Friday, 20 April, 2018

Italy's League boss says markets should not fear centre-right government

Berlusconi Giorgio Cosulich Getty Images
Melinda Barton | 08 March, 2018, 12:46

A right-wing, anti-immigration coalition brokered by ex-Italian Prime Minister Silvio Berlusconi, 81, was projected to win 37%.

The League is closing in on 18 percent, overtaking the pre-election coalition leader and media mogul Silvio Berlusconi's Forza Italia (Go Italy) party, which has collapsed to 14 percent.

With the bloc's third-largest economy seemingly facing prolonged political instability, the anti-immigrant League claimed the right to rule after its centre-right alliance won the largest bloc of votes.

Economic policy has been a key battleground but observers say they have heard more from parties about pensioners than youths, which could be due to young voters' high vote abstention rates.

The downfall of the Democratic Party comes at a time when Italy reels under anti-immigrant and far right wing wave.

"Berlusconi confirms that in politics there is only one sure thing: soon or late everybody loses", Filippo Taddei, professor of worldwide finance at SAIS Johns Hopkins University, told The National.

The president and his team will speak to party leaders over the coming weeks, urging them to put the tensions of the campaign behind them and seek ways to form a majority, the official said.

"It is too early to tell whether this is the end of Berlusconi's career, but it's obvious that he will not be around forever", Adriano Bosoni, senior Europe analyst for global intelligence firm Stratfor, told The National.

But Luigi Di Maio, leader of the anti-establishment 5-Star Movement, declared his party "the winners", after obtaining alone almost 33% of the vote, but M5S would also need to form alliances in parliament to gain a majority.

"Government usually moderate people", he said.

The 5 Star Movement, a populist anti-EU party, received the largest percentage of the votes, 32%.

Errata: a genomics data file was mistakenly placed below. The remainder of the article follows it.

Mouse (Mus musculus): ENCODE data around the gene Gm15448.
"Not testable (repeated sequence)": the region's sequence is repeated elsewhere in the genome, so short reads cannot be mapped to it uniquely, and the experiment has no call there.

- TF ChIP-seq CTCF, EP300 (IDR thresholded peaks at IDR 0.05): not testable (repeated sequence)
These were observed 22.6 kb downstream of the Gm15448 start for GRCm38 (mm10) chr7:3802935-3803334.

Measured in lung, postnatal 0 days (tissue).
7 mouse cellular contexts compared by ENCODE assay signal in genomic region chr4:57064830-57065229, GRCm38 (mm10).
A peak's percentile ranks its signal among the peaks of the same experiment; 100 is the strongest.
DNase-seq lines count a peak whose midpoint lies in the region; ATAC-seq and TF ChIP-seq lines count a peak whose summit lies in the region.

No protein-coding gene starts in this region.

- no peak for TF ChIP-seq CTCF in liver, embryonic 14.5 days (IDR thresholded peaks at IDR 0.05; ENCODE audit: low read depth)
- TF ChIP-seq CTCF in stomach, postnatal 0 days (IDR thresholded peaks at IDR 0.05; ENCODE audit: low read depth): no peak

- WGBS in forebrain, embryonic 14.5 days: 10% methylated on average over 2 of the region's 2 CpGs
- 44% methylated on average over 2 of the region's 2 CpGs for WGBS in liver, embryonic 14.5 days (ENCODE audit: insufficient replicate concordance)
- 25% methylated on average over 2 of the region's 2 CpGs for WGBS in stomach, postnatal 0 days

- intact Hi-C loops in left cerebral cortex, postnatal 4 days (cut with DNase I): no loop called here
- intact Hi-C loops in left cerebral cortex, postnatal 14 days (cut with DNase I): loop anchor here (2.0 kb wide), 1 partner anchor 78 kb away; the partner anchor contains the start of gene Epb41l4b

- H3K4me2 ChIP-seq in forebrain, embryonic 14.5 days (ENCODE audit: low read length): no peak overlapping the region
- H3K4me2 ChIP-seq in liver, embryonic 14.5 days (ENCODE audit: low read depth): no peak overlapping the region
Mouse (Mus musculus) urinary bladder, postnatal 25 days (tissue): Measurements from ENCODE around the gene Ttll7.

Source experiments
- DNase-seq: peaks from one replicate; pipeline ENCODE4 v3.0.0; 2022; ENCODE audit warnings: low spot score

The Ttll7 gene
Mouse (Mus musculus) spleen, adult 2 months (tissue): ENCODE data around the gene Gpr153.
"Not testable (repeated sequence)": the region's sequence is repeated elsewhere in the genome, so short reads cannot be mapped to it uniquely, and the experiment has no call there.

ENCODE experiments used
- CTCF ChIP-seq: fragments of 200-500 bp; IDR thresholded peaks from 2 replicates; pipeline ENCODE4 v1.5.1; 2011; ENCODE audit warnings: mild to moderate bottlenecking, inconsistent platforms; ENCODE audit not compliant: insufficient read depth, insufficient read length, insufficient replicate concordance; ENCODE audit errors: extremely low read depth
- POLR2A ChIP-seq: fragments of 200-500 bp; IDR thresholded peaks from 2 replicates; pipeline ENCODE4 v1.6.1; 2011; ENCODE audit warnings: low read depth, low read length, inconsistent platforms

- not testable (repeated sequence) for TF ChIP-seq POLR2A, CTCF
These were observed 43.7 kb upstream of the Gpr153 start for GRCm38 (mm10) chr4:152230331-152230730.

The position of the defeated Democratic Party (PD), which led the outgoing government, could yet prove pivotal because it will have numbers in the new parliament to become prospective kingmaker for either the right or 5-Star. Luigi Di Maio's attempts to pose as a credible Prime Minister and build a government team during the campaign were often met with incredulity and a lingering sense of artifice.

(Both the Five Star Movement and the League have argued against union sanctions on Russia.) Italy is not likely to quit the union or drop the euro, but a government hostile to both is a headache to Brussels and the deeper integration championed by President Emmanuel Macron of France and Chancellor Angela Merkel of Germany. Whether this happens depends largely on how much Mr Di Maio is willing to give.

Should the M5S stick to its old principles and not try to form a coalition, it would leave the path completely free for Salvini. Fortunately, that appears less than likely, for now; the two parties have very different profiles, and Salvini, who is allied with Berlusconi and other far-right parties, suggested he wasn't interested. The counts are still finishing as I write but we can see the picture: the old guard has been rejected in favour of something new.

Finally, there could be a stalemate if no clear majority emerges.

Projections of the effect on parliament, which could yet prove unreliable because of Italy's new and complex electoral system, showed it to be hung, with the M5S occupying more than a third of the seats in both houses; able to block any government it opposed.

Commentators said any compromise would be far from easy and would take time, at least until newly-elected lawmakers meet for the first time on 23 March. "The most important takeaway is that if you add the polling numbers of other center-right and populist parties in Italy, that number rises to 65%, or nearly two-thirds of the country voting against the political establishment".